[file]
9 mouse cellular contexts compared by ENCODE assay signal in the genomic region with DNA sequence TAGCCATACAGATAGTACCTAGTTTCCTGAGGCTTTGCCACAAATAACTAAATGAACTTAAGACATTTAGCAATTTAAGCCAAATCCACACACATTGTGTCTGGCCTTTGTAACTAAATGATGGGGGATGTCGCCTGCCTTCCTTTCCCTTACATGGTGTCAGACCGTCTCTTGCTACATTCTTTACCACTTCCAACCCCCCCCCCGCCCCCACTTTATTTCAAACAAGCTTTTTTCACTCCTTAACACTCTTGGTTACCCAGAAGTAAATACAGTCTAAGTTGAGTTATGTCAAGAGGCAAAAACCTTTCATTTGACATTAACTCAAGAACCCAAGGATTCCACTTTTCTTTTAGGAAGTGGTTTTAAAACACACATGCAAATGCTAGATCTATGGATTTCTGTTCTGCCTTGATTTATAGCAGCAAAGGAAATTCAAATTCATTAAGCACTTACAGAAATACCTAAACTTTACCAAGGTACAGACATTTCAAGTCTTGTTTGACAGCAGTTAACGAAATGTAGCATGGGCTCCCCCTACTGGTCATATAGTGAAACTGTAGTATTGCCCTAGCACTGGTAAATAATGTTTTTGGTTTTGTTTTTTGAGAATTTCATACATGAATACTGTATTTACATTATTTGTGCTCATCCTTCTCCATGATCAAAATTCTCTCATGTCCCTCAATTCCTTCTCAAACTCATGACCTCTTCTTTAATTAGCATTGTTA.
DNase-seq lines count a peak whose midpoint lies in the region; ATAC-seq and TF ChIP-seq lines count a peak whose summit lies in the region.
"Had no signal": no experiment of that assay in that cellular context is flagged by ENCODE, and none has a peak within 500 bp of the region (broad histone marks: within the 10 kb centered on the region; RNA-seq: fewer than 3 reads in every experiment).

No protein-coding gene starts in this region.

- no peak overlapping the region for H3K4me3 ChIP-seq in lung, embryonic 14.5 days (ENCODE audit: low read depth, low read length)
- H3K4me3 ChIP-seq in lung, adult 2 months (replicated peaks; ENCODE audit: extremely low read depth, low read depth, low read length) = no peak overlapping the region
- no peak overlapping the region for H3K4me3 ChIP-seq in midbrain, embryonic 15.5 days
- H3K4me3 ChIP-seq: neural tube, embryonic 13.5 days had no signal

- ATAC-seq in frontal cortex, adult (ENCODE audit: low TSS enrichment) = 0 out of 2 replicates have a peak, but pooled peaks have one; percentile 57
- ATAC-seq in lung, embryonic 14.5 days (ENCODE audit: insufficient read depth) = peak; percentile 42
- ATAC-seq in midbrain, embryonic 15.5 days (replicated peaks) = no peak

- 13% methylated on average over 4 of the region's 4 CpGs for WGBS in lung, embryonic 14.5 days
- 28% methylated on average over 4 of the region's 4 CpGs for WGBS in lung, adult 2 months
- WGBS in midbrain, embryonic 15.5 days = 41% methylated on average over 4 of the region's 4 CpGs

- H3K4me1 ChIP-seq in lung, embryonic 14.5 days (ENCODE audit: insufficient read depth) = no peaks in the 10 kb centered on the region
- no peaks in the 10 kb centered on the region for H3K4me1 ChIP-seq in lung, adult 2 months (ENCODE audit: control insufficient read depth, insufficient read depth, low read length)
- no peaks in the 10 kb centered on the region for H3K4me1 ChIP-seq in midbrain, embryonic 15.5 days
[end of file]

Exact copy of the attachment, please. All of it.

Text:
9 mouse cellular contexts compared by ENCODE assay signal in the genomic region with DNA sequence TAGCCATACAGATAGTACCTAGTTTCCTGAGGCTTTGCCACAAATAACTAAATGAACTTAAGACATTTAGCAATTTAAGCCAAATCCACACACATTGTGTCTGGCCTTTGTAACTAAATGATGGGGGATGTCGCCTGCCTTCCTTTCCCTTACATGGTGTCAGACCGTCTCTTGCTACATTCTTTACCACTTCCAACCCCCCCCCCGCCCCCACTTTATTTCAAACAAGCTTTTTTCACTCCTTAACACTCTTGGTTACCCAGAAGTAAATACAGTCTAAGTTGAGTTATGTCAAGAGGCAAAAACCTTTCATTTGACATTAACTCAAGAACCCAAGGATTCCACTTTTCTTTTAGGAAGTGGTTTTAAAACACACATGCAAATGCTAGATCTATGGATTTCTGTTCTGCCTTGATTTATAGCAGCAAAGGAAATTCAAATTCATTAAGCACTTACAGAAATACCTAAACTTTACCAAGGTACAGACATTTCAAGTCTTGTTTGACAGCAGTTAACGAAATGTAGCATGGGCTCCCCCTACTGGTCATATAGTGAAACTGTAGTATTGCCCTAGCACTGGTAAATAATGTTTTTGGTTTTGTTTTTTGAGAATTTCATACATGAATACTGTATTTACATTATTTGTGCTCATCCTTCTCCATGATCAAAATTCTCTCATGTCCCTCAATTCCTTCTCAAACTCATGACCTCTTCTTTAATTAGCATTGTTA.
DNase-seq lines count a peak whose midpoint lies in the region; ATAC-seq and TF ChIP-seq lines count a peak whose summit lies in the region.
"Had no signal": no experiment of that assay in that cellular context is flagged by ENCODE, and none has a peak within 500 bp of the region (broad histone marks: within the 10 kb centered on the region; RNA-seq: fewer than 3 reads in every experiment).

No protein-coding gene starts in this region.

- no peak overlapping the region for H3K4me3 ChIP-seq in lung, embryonic 14.5 days (ENCODE audit: low read depth, low read length)
- H3K4me3 ChIP-seq in lung, adult 2 months (replicated peaks; ENCODE audit: extremely low read depth, low read depth, low read length) = no peak overlapping the region
- no peak overlapping the region for H3K4me3 ChIP-seq in midbrain, embryonic 15.5 days
- H3K4me3 ChIP-seq: neural tube, embryonic 13.5 days had no signal

- ATAC-seq in frontal cortex, adult (ENCODE audit: low TSS enrichment) = 0 out of 2 replicates have a peak, but pooled peaks have one; percentile 57
- ATAC-seq in lung, embryonic 14.5 days (ENCODE audit: insufficient read depth) = peak; percentile 42
- ATAC-seq in midbrain, embryonic 15.5 days (replicated peaks) = no peak

- 13% methylated on average over 4 of the region's 4 CpGs for WGBS in lung, embryonic 14.5 days
- 28% methylated on average over 4 of the region's 4 CpGs for WGBS in lung, adult 2 months
- WGBS in midbrain, embryonic 15.5 days = 41% methylated on average over 4 of the region's 4 CpGs

- H3K4me1 ChIP-seq in lung, embryonic 14.5 days (ENCODE audit: insufficient read depth) = no peaks in the 10 kb centered on the region
- no peaks in the 10 kb centered on the region for H3K4me1 ChIP-seq in lung, adult 2 months (ENCODE audit: control insufficient read depth, insufficient read depth, low read length)
- no peaks in the 10 kb centered on the region for H3K4me1 ChIP-seq in midbrain, embryonic 15.5 days